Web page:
All the same, it is an oversimplification to assume that we are merely dealing with people who seek legitimacy for finding an outlet for aggression. Behind the slogan «crush the racists», there might well be something more than a primitive desire to exercise violence. The battle also involves an element of being in a struggle for purity versus impurity. And since racism is something murky, anti-racism and the colorful community it purportedly represents, becomes an expression of what is pure.6

Essentially, there is something universally human about all this. To be able to live in a sinful world, we all ( at least, now and then ( need to be able to distance ourselves mentally from sin by seeing the impure as the opposite of that which is pure. We become dependent on a mental image of purity. For those who are unable to associate purity with something that surpasses common social life, the tendency is to seek purity in handy political categories, which totalitarian regimes have been good at exploiting. The image of purity can also assume the shape of a utopian world in which everyone loves everyone else, a world in which there are no wars. The struggle against impure racists can be perceived by anti-racists as a struggle for purity, just as opposing groups might think of their struggle against immigration from foreign countries in similar terms, and just as other groups once perceived the campaigns against the Jews as a form of cleansing.

Perhaps we have found the key to the third shrine ( which hides the mystery that can explain why racism and nazism have been daily elements in the immigration debate for decades, while ecology, demography and civilizational problems have been conspicuous by their absence. If anti-racism is an element of a mobilizing ideology, in a myth that provides moral security, and in a faith that ensures purity, then it will be extremely hard for anti-racist interpreters to relinquish their situational understanding in favor of weighty analyses which only allow for morally relative dilemmas.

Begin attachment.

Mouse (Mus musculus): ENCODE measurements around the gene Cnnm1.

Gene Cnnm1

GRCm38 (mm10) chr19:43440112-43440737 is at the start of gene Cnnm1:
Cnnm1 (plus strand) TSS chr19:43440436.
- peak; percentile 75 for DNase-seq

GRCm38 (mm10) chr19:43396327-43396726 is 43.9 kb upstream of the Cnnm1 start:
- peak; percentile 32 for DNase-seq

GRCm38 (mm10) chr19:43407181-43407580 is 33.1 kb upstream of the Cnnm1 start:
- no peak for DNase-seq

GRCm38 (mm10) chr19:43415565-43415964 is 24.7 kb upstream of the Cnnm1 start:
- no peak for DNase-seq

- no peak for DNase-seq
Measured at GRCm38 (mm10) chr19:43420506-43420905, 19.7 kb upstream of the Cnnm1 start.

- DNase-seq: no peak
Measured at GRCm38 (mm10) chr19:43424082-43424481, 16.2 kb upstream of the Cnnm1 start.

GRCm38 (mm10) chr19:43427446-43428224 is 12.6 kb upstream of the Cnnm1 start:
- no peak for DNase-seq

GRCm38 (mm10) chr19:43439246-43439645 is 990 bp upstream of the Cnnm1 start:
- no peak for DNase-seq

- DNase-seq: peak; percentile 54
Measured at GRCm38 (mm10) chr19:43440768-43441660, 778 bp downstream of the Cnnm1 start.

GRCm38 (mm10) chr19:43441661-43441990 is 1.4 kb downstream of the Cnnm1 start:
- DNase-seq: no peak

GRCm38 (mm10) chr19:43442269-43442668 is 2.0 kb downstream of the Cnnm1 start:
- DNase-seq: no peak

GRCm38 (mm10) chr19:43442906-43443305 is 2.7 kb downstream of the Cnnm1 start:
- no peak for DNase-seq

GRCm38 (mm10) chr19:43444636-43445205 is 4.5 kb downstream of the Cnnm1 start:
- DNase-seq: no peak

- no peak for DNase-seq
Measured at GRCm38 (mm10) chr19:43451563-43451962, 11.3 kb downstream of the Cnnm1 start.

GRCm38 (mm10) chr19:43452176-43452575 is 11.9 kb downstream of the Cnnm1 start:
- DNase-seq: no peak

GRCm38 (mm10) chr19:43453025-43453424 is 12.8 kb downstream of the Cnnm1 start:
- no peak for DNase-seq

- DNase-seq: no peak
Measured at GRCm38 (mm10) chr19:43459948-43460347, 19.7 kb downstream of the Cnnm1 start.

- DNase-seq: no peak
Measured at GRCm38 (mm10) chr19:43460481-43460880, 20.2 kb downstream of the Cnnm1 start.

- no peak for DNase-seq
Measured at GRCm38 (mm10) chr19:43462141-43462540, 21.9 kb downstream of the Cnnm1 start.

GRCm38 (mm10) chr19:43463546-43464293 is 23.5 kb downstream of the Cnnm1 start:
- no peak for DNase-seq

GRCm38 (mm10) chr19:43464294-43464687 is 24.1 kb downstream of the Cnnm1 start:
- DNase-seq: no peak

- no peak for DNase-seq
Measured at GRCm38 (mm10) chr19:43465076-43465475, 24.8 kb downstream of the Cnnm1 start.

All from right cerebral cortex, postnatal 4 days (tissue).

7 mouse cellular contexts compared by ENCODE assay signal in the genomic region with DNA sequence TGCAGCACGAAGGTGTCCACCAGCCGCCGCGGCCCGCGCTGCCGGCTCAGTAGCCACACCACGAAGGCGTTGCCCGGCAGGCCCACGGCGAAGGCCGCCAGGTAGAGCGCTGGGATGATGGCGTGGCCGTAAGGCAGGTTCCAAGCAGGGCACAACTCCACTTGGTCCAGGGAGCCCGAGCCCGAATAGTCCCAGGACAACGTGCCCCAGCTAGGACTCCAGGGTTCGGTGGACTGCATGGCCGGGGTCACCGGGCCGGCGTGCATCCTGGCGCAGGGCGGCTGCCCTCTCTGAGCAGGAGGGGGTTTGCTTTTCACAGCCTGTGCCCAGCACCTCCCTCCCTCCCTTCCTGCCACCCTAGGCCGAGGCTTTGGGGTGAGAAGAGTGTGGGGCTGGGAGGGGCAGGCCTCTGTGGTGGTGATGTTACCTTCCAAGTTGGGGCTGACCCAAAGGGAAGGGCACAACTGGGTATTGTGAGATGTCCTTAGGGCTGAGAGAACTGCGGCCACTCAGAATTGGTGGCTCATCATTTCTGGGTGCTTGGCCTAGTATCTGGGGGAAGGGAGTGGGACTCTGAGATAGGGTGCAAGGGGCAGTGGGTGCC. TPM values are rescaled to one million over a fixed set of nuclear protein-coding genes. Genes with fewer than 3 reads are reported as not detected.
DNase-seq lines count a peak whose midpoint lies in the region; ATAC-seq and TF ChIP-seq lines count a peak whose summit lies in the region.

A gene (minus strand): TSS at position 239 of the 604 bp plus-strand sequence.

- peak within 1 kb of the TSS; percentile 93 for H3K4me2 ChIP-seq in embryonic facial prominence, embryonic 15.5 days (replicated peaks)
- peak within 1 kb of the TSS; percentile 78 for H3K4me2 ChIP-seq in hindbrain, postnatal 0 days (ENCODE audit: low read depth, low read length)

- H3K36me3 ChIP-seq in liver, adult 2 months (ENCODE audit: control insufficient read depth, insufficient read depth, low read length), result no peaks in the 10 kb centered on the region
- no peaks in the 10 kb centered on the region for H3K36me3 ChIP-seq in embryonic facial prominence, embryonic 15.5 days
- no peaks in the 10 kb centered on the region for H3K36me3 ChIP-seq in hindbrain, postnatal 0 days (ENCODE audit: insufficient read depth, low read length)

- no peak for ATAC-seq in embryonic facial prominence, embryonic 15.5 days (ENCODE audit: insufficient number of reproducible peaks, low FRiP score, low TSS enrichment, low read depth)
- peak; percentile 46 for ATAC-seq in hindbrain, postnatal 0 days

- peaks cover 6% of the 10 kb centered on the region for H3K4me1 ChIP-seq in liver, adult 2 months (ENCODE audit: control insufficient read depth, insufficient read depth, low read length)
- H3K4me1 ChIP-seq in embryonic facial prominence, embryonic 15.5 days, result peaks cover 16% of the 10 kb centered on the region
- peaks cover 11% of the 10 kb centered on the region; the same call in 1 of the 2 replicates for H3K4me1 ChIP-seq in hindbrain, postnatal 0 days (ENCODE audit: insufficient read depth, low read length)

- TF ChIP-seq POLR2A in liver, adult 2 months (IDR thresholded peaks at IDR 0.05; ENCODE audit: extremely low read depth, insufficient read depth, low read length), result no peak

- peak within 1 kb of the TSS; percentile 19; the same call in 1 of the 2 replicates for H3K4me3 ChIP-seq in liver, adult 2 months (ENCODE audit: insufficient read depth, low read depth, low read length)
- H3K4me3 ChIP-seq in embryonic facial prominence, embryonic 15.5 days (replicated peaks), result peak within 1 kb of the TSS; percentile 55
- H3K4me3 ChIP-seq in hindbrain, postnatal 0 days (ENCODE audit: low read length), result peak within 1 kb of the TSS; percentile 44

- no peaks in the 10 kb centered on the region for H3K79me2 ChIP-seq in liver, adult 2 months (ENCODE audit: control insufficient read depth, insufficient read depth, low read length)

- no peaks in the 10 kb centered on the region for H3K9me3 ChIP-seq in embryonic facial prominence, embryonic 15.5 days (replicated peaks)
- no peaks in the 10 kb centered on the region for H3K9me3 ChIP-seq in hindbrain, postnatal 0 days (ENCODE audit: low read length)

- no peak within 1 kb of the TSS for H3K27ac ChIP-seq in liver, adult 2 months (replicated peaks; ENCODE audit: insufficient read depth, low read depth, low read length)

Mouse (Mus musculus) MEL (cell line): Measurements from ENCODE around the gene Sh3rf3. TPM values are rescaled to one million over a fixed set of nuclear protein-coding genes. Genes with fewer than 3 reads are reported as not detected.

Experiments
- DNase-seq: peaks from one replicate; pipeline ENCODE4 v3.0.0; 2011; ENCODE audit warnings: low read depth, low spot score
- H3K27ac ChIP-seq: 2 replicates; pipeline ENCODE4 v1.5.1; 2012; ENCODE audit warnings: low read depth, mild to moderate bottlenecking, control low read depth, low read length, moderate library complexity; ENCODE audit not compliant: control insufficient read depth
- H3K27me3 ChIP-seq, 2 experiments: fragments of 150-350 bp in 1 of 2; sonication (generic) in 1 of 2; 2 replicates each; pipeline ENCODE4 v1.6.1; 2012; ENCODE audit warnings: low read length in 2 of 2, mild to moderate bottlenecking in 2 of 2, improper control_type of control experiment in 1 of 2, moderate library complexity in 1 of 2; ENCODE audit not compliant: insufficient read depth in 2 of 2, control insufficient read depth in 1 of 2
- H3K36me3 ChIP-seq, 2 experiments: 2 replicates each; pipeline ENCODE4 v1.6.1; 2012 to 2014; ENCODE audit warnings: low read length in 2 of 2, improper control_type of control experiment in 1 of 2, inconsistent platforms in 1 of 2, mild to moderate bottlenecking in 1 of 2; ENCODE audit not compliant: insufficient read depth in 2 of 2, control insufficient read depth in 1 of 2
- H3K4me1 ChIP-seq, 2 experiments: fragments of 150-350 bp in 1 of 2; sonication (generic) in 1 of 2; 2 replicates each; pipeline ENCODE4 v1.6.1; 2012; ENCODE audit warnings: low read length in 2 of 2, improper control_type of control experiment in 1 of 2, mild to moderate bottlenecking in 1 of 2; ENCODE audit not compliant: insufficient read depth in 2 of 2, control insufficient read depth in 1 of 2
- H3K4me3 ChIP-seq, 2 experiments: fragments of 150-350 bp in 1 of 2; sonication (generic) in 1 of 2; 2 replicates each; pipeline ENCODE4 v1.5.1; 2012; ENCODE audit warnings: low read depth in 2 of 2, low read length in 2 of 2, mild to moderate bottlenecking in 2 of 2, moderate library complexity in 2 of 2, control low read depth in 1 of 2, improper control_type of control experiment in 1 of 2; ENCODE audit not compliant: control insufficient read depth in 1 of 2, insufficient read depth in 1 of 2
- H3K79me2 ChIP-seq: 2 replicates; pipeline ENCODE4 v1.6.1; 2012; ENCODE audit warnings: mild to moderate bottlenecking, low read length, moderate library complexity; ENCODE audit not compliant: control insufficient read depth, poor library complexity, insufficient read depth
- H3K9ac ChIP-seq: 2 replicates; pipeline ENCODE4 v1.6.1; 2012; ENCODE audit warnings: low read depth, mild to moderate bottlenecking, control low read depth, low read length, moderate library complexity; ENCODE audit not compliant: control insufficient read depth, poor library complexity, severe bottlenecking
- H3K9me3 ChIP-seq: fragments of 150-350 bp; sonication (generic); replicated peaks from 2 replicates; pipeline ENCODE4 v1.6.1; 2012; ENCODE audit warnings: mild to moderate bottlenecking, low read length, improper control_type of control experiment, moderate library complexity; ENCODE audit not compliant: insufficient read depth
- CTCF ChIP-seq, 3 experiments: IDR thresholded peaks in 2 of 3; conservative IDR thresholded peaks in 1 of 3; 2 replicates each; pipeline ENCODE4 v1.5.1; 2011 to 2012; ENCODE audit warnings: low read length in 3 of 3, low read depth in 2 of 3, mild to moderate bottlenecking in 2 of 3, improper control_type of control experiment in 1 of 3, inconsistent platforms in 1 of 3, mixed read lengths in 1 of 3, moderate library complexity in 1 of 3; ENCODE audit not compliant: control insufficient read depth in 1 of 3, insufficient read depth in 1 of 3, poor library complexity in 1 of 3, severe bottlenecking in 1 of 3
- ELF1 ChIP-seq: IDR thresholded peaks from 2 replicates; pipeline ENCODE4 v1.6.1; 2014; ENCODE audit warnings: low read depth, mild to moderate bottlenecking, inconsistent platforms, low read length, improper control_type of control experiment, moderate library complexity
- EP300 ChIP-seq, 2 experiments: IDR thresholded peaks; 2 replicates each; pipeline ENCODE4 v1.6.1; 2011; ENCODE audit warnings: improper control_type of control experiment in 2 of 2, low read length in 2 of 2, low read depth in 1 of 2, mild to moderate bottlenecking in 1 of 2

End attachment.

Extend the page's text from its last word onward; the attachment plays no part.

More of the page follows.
All this does not meat that "the racists" are right and "the anti-racists" are wrong.
But it does mean that the indisputable intellectual and moral superiority often taken for granted by anti-racist groups, is rather dubious. No part in the immigration debate should regard themselves as having a moral and scientific position above what can be discussed. All parts should be open for opponents, when these can present serious arguments.

1 Cf. Hardin, Rusell and Brian Barry (ed.) (1982): Rational man and irrational society? an introduction and sourcebook. Sage, Beverly Hills.
2 Berelson, Bernard and Gary A. Steiner (1964): Human Behavior. An inventory of scientific findings. N.Y. p. 385f.
3 Lien, Inger-Lise (1997): Ordet som stempler djevlene. Holdninger blant pakistanere og nordmenn. (The word labeling the devils..) Aventura, Oslo, p 41 f.
4 One example of this is illustrated by the accounts of the immigration researcher Tore Bjørgo concerning anti-racists who have hounded members who attempt to leave racist groups, so that they have to stay within the environment in order to have protection.
5 Cf. Skirbekk, Sigurd (1993):" «Rasisme»: Avsløring eller tildekking", p 50 in Per Bakke and Per Saugstad: Innvandring. Fakta og problemer.(Immigration. Facts and problems) adNotam/Gyldendal, Oslo.
6 Cf. Douglas, Mary (1996): Purity and Danger. London.